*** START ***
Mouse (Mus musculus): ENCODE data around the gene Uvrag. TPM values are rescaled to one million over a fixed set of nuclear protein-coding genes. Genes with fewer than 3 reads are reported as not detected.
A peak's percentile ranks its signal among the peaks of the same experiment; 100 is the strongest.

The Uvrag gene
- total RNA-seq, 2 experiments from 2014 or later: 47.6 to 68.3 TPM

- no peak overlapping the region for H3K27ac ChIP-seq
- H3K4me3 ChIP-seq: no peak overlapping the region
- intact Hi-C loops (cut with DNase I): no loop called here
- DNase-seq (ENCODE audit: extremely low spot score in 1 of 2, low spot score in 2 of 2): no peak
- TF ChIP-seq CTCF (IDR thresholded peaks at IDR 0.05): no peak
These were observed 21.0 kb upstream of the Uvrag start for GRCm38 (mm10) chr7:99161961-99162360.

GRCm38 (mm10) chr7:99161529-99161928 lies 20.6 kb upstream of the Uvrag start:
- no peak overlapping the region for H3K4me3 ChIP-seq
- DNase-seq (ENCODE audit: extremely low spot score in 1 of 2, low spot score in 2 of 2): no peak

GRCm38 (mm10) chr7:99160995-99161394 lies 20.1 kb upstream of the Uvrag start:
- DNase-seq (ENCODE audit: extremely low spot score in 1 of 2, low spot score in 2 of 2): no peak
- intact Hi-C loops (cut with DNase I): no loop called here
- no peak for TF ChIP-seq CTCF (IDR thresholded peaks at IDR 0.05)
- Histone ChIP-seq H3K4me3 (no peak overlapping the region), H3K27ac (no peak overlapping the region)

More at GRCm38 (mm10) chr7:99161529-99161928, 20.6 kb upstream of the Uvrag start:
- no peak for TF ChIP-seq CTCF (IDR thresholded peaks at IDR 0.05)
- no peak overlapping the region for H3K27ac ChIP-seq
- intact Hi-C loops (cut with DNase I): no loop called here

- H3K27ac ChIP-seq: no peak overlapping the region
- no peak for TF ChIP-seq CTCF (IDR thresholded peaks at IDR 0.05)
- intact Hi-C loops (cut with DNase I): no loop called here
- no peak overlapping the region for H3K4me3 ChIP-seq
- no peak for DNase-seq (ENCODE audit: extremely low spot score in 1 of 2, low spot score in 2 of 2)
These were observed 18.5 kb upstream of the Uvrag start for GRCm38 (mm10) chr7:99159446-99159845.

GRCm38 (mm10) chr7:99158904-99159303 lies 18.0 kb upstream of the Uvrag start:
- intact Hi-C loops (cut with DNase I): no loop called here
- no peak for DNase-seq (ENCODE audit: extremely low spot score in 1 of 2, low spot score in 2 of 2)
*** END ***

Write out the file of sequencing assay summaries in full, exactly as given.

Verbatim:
Mouse (Mus musculus): ENCODE data around the gene Uvrag. TPM values are rescaled to one million over a fixed set of nuclear protein-coding genes. Genes with fewer than 3 reads are reported as not detected.
A peak's percentile ranks its signal among the peaks of the same experiment; 100 is the strongest.

The Uvrag gene
- total RNA-seq, 2 experiments from 2014 or later: 47.6 to 68.3 TPM

- no peak overlapping the region for H3K27ac ChIP-seq
- H3K4me3 ChIP-seq: no peak overlapping the region
- intact Hi-C loops (cut with DNase I): no loop called here
- DNase-seq (ENCODE audit: extremely low spot score in 1 of 2, low spot score in 2 of 2): no peak
- TF ChIP-seq CTCF (IDR thresholded peaks at IDR 0.05): no peak
These were observed 21.0 kb upstream of the Uvrag start for GRCm38 (mm10) chr7:99161961-99162360.

GRCm38 (mm10) chr7:99161529-99161928 lies 20.6 kb upstream of the Uvrag start:
- no peak overlapping the region for H3K4me3 ChIP-seq
- DNase-seq (ENCODE audit: extremely low spot score in 1 of 2, low spot score in 2 of 2): no peak

GRCm38 (mm10) chr7:99160995-99161394 lies 20.1 kb upstream of the Uvrag start:
- DNase-seq (ENCODE audit: extremely low spot score in 1 of 2, low spot score in 2 of 2): no peak
- intact Hi-C loops (cut with DNase I): no loop called here
- no peak for TF ChIP-seq CTCF (IDR thresholded peaks at IDR 0.05)
- Histone ChIP-seq H3K4me3 (no peak overlapping the region), H3K27ac (no peak overlapping the region)

More at GRCm38 (mm10) chr7:99161529-99161928, 20.6 kb upstream of the Uvrag start:
- no peak for TF ChIP-seq CTCF (IDR thresholded peaks at IDR 0.05)
- no peak overlapping the region for H3K27ac ChIP-seq
- intact Hi-C loops (cut with DNase I): no loop called here

- H3K27ac ChIP-seq: no peak overlapping the region
- no peak for TF ChIP-seq CTCF (IDR thresholded peaks at IDR 0.05)
- intact Hi-C loops (cut with DNase I): no loop called here
- no peak overlapping the region for H3K4me3 ChIP-seq
- no peak for DNase-seq (ENCODE audit: extremely low spot score in 1 of 2, low spot score in 2 of 2)
These were observed 18.5 kb upstream of the Uvrag start for GRCm38 (mm10) chr7:99159446-99159845.

GRCm38 (mm10) chr7:99158904-99159303 lies 18.0 kb upstream of the Uvrag start:
- intact Hi-C loops (cut with DNase I): no loop called here
- no peak for DNase-seq (ENCODE audit: extremely low spot score in 1 of 2, low spot score in 2 of 2)